-- In our view, the credit strengths of the U.S. include its resilient
economy, its monetary credibility, and the U.S. dollar's status as the world's
key reserve currency.
-- In our opinion, the U.S.'s credit weaknesses, compared with
higher-rated sovereigns, include its fiscal performance, its debt burden, and
what we perceive as a recent decline in the effectiveness, stability, and
predictability of its policymaking and political institutions, particularly
regarding the direction of fiscal policy.
-- We are affirming our unsolicited 'AA+/A-1+' sovereign credit ratings
on the U.S.
-- The negative outlook reflects our opinion that U.S. sovereign credit
risks, primarily political and fiscal, could build to the point of leading us
to lower our 'AA+' long-term rating by 2014.
On June 8, 2012, Standard & Poor's Ratings Services affirmed its 'AA+'
long-term and 'A-1+' short-term unsolicited sovereign credit ratings on the
United States of America. The outlook on the long-term rating remains
negative. The transfer and convertibility (T&C) assessment of the U.S. is
'AAA'. Our T&C assessment reflects the likelihood of official interference in
the ability of U.S.-based public- and private-sector issuers to secure foreign
exchange for debt service.
Our sovereign credit ratings on the U.S. primarily reflect our view of the
strengths of the U.S. economy and monetary system, as well as the U.S.
dollar's status as the world's key reserve currency. The ratings also take
into account the high level of U.S. external debt net of liquid assets; our
view of the recent decline--albeit from a high level--in the effectiveness,
stability, and predictability of U.S. policymaking and political institutions;
and the weakness of recent and expected U.S. fiscal performance.
The U.S. has a high-income economy, with GDP per capita of more than $48,000
in 2011. We expect real GDP per capita growth to average 0.7% from 2006
through our forecast for 2015. Furthermore, we see the U.S. economy as highly
diversified and market-oriented, with an adaptable and resilient economic
structure, all of which contribute to strong credit quality.
We believe the Federal Reserve System (the U.S. monetary authority) has an
excellent ability and willingness to support sustainable economic growth and
to attenuate major economic or financial shocks for three reasons. First, we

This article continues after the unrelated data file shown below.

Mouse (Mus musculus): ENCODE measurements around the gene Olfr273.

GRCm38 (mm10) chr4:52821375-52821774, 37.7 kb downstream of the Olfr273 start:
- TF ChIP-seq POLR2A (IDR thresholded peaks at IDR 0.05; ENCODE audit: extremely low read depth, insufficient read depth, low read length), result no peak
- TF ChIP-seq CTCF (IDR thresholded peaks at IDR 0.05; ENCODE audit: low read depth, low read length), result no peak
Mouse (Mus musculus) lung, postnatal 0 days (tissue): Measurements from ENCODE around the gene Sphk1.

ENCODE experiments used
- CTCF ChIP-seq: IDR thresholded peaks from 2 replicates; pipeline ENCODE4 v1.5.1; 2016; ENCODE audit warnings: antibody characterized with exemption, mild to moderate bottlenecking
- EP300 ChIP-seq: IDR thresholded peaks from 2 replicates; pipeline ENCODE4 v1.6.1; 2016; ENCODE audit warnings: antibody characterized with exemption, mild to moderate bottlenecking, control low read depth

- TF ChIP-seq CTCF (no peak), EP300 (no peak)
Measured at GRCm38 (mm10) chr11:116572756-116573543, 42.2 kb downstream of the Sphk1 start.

believe the Fed has strong control over the U.S. money supply and domestic
liquidity conditions given the free-floating U.S. exchange rate regime and the
Fed's timely and effective actions to lessen the impact of major shocks since
2007. Second, we believe U.S. monetary policy has strong credibility. For
example, the Fed has kept inflation (measured by CPI) at less than 4% in each
of the past 15 years. In addition, the Fed's operational independence is
well-established and commands a wide array of monetary policy instruments.
Third, the U.S. monetary transmission mechanism benefits from the unparalleled
depth and diversification of the country's financial system and capital
markets, in our opinion.
U.S. narrow net external indebtedness (debt U.S. residents owe to foreigners
net of liquid non-equity U.S. public- and financial-sector claims on
foreigners) is high, at more than 300% of current account receipts (CAR) in
2011. Nevertheless, the U.S. has a substantially stronger overall net external
liability position, at less than 150% of CAR (most notably incorporating
external equity assets), net income in the balance of payments is positive and
growing, and the U.S. dollar has long been the world's leading reserve
We view U.S. governmental institutions (including the Administration and
Congress) and policymaking as generally strong, although the ability to
implement reforms has weakened in recent years because of a sometimes slow and
complex decision-making process, particularly with regard to broad fiscal
policy direction. In particular, we think that recent shifts in the ideologies
of the two major political parties in the U.S. could raise uncertainties about
the government's ability and willingness to sustain public finances
consistently over the long term. We believe that political polarization has
increased in recent years. For example, the National Commission on Fiscal